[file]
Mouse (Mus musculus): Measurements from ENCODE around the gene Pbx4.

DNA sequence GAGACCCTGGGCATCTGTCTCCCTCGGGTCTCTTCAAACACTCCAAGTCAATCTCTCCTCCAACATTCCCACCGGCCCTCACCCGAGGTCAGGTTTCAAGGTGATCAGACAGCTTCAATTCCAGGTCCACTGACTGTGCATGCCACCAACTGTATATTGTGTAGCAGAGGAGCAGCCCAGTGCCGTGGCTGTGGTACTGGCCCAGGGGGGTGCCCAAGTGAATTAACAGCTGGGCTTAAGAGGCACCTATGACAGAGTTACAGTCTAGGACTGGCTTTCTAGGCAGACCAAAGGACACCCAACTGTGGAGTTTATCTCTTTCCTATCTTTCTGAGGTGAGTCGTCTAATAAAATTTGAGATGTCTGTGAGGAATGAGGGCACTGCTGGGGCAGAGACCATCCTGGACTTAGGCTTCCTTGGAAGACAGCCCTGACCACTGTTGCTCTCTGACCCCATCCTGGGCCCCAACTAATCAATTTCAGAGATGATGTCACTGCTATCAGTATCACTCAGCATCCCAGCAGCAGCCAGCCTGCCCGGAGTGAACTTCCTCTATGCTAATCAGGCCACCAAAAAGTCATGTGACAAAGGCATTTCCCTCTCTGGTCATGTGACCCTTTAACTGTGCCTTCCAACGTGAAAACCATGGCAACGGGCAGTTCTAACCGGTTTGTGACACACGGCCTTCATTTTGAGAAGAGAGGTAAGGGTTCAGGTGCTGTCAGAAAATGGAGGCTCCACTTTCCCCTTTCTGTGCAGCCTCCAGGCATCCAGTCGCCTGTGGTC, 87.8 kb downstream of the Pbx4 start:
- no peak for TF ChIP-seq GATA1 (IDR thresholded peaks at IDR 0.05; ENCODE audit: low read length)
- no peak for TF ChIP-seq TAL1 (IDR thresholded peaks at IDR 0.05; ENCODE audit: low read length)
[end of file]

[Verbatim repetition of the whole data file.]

Mouse (Mus musculus): Measurements from ENCODE around the gene Pbx4.

DNA sequence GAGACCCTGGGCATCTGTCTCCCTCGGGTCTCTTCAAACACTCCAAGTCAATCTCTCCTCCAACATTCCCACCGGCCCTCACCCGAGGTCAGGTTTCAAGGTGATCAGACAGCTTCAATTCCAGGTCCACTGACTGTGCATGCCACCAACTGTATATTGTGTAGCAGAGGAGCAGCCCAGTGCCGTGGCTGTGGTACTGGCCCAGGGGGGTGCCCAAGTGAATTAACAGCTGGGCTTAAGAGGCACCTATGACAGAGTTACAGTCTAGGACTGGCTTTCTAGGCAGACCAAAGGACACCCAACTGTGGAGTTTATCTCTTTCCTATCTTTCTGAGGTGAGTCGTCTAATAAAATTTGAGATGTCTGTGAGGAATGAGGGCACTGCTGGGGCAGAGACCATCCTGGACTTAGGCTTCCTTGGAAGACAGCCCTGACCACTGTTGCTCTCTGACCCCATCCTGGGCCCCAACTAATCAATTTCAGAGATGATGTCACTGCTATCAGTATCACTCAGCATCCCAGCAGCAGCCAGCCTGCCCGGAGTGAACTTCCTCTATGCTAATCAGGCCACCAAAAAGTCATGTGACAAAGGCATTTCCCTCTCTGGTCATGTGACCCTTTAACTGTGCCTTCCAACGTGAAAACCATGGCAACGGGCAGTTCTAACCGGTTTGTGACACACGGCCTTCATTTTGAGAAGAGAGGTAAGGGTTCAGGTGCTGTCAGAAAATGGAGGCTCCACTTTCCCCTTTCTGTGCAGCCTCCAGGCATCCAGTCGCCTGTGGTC, 87.8 kb downstream of the Pbx4 start:
- no peak for TF ChIP-seq GATA1 (IDR thresholded peaks at IDR 0.05; ENCODE audit: low read length)
- no peak for TF ChIP-seq TAL1 (IDR thresholded peaks at IDR 0.05; ENCODE audit: low read length)